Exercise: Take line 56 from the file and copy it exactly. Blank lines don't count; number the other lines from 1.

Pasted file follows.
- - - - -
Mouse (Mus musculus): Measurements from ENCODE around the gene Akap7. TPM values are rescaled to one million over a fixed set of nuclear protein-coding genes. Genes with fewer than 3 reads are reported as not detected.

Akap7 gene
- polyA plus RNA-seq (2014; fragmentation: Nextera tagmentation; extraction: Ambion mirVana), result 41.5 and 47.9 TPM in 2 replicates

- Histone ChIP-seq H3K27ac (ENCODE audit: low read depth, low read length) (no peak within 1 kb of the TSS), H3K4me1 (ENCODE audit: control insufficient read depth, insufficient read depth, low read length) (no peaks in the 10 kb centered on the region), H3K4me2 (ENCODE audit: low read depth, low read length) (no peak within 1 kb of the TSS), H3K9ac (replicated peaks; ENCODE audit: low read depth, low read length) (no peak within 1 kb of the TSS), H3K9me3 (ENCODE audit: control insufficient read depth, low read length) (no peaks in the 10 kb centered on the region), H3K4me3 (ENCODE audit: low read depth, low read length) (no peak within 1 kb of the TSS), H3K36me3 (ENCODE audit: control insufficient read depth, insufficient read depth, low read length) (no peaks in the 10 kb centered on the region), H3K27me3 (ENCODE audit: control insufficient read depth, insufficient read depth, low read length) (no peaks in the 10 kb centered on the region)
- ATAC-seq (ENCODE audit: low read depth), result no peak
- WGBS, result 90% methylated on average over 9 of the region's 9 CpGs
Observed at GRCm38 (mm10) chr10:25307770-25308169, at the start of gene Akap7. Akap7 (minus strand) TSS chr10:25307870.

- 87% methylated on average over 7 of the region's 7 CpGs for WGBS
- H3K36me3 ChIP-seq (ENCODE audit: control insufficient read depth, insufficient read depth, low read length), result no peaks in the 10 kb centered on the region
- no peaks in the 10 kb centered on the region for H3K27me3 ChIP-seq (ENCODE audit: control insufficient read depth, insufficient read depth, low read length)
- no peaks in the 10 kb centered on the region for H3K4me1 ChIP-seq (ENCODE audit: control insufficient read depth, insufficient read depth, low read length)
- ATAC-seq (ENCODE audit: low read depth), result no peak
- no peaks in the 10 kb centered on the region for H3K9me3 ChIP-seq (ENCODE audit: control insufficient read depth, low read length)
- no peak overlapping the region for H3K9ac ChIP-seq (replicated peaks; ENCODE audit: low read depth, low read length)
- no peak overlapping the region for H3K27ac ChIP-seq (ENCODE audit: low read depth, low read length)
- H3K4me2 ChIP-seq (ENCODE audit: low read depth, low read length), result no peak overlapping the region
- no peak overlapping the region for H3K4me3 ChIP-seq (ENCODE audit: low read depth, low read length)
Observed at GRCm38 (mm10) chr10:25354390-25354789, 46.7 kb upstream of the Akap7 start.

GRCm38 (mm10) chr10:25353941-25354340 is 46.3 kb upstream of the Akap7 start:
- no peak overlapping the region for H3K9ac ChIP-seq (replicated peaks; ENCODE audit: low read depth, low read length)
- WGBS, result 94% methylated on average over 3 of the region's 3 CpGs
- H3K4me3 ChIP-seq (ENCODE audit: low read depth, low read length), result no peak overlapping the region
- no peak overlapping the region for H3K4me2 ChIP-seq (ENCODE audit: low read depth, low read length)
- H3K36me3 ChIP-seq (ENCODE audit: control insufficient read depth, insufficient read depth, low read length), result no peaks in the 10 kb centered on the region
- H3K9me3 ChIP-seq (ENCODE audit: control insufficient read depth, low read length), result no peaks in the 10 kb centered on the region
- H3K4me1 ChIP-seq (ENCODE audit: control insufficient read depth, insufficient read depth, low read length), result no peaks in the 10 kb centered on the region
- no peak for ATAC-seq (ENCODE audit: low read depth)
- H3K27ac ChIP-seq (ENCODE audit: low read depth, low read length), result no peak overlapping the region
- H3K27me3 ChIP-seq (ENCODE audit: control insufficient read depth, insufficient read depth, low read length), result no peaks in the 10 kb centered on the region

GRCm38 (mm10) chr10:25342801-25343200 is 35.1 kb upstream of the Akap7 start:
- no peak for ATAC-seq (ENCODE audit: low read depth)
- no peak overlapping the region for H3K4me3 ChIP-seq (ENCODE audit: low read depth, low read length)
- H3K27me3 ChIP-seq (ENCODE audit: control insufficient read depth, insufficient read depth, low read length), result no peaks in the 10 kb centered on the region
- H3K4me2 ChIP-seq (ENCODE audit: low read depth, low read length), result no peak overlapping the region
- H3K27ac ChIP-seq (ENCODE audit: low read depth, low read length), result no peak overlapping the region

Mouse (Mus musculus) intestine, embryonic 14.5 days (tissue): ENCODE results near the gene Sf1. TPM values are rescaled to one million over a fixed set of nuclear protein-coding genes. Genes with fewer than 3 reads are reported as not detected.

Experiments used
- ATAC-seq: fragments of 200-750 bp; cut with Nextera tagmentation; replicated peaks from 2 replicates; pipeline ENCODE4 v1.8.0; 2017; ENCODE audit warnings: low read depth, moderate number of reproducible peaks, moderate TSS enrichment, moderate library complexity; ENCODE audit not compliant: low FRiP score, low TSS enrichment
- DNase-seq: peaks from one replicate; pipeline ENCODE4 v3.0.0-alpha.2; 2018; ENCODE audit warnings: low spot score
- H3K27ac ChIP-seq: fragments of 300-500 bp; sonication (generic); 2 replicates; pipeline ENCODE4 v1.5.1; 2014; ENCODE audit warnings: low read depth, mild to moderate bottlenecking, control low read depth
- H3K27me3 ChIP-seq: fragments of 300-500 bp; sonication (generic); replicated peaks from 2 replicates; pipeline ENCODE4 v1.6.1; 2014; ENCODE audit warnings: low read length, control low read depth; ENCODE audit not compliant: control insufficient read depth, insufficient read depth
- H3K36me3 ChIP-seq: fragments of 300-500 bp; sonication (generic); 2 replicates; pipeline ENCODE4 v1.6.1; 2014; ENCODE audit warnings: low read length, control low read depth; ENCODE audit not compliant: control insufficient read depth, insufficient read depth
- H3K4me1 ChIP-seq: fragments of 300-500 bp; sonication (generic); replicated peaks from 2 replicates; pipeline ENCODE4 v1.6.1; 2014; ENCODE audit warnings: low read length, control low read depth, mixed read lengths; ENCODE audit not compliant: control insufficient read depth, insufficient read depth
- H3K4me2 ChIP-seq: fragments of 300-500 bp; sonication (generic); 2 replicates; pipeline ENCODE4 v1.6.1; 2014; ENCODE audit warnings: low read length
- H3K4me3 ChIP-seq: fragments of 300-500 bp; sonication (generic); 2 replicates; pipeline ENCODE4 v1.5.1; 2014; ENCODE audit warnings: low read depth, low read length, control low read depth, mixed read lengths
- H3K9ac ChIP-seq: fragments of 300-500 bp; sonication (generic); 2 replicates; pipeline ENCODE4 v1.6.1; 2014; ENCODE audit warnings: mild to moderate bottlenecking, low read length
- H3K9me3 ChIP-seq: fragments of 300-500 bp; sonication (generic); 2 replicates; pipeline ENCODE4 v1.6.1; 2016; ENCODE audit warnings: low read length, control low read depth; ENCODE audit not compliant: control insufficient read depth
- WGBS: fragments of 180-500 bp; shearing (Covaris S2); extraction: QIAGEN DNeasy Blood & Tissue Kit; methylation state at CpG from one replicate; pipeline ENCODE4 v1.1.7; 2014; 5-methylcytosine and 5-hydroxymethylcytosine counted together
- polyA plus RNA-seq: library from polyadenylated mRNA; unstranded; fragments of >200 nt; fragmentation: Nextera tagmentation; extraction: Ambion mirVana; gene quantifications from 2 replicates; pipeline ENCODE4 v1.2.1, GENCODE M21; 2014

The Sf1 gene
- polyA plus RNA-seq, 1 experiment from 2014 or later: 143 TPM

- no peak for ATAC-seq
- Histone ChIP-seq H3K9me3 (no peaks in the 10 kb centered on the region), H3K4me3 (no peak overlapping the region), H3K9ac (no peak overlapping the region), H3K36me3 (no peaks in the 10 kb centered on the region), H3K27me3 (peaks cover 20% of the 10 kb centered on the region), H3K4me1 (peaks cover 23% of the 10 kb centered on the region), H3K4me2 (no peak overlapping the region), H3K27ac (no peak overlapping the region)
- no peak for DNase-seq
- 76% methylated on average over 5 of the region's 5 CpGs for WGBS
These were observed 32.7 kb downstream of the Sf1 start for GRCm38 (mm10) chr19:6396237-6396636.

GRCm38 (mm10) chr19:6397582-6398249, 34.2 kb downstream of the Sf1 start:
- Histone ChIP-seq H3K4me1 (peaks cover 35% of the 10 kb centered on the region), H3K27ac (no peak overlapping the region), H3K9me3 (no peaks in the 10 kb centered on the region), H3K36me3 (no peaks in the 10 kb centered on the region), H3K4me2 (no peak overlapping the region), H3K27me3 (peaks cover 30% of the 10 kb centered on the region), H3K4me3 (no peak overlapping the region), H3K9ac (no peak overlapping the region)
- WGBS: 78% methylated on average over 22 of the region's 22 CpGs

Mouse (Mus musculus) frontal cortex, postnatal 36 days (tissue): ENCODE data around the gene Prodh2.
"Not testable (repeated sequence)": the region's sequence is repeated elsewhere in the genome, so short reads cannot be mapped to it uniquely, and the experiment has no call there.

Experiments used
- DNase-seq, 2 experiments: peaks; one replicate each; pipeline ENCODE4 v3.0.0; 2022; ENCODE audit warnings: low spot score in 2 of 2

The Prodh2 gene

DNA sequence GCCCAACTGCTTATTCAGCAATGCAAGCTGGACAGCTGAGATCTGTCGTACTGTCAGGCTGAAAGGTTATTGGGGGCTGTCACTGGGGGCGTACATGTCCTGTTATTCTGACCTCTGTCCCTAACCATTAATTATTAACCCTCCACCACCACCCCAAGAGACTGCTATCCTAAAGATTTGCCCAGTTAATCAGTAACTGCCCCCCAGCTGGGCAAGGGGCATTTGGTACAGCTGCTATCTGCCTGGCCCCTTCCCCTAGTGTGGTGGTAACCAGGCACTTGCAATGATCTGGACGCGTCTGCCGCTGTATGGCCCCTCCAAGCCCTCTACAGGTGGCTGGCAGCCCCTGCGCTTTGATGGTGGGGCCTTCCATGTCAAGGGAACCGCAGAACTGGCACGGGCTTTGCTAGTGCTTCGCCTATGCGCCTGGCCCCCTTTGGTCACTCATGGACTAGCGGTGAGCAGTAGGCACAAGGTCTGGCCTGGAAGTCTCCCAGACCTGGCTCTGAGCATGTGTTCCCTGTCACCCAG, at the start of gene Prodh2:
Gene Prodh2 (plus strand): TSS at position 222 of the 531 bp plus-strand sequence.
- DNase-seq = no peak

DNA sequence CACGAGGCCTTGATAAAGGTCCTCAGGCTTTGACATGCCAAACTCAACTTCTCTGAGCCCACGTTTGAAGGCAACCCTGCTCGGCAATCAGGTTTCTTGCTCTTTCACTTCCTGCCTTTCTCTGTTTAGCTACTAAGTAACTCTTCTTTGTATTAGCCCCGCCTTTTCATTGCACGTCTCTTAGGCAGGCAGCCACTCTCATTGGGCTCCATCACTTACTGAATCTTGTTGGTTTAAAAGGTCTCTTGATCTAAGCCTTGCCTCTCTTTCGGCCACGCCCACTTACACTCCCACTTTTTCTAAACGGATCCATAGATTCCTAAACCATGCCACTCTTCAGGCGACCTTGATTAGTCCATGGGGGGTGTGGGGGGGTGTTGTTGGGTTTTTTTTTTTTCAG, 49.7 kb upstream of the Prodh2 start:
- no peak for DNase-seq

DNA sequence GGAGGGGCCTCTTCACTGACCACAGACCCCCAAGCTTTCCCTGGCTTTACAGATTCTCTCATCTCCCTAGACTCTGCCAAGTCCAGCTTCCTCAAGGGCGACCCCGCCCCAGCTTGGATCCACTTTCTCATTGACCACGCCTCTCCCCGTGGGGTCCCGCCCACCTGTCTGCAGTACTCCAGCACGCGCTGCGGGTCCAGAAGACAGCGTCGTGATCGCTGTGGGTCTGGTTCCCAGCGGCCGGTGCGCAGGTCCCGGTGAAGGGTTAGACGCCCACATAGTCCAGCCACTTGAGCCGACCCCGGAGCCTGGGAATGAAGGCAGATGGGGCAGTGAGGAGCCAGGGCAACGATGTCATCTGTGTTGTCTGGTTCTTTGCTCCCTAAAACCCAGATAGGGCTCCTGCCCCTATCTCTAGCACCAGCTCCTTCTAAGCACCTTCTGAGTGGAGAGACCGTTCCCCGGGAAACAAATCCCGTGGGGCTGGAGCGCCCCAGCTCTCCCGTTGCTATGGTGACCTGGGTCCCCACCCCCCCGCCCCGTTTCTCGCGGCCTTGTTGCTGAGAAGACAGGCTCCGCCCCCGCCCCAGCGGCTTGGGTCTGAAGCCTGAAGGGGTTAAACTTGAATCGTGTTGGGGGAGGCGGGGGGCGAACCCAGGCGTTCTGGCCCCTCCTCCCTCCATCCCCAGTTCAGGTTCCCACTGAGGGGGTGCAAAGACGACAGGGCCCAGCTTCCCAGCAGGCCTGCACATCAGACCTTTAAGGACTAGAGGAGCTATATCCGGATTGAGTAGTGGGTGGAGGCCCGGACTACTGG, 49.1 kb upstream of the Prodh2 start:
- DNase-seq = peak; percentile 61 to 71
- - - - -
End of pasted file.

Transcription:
These were observed 32.7 kb downstream of the Sf1 start for GRCm38 (mm10) chr19:6396237-6396636.